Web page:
Visit an Allentown bankruptcy attorney to discuss your situation. Bankruptcy may be best for you but nobody can know that based upon your fact pattern disclosed in your question. There are many other options for dealing with debt as well. You must be very careful because borrowing money is hard enough already if you are self employed and one wrong move could put you in a worse situation than you are now.
Almost every Allentown bankruptcy attorney, including myself, offers a completely free consultation. Go discuss your whole situation with someone ASAP so at least you know options regardless of what you decide to do!
Here is a preprint of what I think your credit report really is. You think it's good, but in reality, it goes up until you're over leveraged then it comes down.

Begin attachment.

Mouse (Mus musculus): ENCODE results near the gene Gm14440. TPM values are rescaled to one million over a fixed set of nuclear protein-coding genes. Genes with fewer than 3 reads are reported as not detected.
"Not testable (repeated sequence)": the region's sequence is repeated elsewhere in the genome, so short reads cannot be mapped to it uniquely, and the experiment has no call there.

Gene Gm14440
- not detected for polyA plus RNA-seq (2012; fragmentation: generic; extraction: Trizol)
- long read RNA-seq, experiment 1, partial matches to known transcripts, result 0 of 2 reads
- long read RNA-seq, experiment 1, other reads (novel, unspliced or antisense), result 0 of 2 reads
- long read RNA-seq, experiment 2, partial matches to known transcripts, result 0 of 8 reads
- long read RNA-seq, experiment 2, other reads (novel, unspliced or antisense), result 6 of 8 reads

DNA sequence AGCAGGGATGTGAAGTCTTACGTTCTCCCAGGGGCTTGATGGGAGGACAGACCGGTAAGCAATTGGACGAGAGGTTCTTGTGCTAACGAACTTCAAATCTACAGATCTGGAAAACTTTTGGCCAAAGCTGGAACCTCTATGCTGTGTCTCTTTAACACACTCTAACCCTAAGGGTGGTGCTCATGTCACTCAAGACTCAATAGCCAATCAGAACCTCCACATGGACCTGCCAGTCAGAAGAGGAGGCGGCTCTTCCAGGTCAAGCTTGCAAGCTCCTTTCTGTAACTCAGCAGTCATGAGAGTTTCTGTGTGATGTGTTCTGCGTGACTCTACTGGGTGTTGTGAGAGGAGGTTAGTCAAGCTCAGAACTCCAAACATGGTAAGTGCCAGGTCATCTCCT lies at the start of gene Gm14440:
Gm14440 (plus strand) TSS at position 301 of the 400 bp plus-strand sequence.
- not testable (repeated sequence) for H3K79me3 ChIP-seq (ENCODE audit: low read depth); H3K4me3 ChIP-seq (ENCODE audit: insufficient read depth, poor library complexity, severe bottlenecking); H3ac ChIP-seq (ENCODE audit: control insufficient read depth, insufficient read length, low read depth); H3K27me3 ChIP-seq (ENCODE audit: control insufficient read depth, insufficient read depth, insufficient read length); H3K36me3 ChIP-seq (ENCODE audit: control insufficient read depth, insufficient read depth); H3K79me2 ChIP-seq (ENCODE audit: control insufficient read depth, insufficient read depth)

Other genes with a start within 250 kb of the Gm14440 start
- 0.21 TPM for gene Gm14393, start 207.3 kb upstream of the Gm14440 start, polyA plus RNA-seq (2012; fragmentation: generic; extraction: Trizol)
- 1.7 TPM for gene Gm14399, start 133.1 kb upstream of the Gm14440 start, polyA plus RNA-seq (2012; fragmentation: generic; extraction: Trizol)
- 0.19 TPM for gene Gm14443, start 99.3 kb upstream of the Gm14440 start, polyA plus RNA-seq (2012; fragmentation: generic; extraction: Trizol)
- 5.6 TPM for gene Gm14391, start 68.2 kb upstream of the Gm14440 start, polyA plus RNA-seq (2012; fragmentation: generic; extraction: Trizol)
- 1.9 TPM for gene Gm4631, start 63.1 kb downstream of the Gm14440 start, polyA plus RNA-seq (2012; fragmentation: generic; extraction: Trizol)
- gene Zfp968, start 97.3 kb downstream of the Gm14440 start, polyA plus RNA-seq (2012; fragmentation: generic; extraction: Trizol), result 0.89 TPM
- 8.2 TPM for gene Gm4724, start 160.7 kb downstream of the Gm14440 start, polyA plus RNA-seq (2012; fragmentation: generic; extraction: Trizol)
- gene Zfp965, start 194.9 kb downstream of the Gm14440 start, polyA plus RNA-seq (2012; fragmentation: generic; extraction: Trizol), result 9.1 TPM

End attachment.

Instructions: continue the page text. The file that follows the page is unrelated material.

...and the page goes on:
Your Credit Rating
Most people are surprised to learn that filing for bankruptcy can increase their credit rating. What follows is an example of why filing for bankruptcy can increase your credit rating.
Suppose you are a credit card company considering two people to give a credit to and suppose that these two individuals have jobs with approximately $250 in disposable income that you can garnish.
The first person has never filed for bankruptcy and has $75,000.00 in debt.
The second person has $0.00 in debt but he has recently filed for bankruptcy and cannot get a Chapter 7 discharge for at least the next 8 years.
The first person
The first person is a huge credit risk because, first, he can’t afford the debt that he already has, and second, the chances of him filing for bankruptcy, if he goes under more debt is exponentially increasing because there is only so much more he can handle before it’s painfully obvious that he won’t ever be able to pay that debt back.
If you try to garnish his wages, he will file for bankruptcy because there would be nothing for him to be holding onto.
The Second Person